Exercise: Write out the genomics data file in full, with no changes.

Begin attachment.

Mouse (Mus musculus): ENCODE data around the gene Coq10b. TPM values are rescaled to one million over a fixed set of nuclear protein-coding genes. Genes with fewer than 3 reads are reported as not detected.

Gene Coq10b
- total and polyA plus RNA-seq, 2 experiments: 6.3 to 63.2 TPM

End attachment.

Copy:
Mouse (Mus musculus): ENCODE data around the gene Coq10b. TPM values are rescaled to one million over a fixed set of nuclear protein-coding genes. Genes with fewer than 3 reads are reported as not detected.

Gene Coq10b
- total and polyA plus RNA-seq, 2 experiments: 6.3 to 63.2 TPM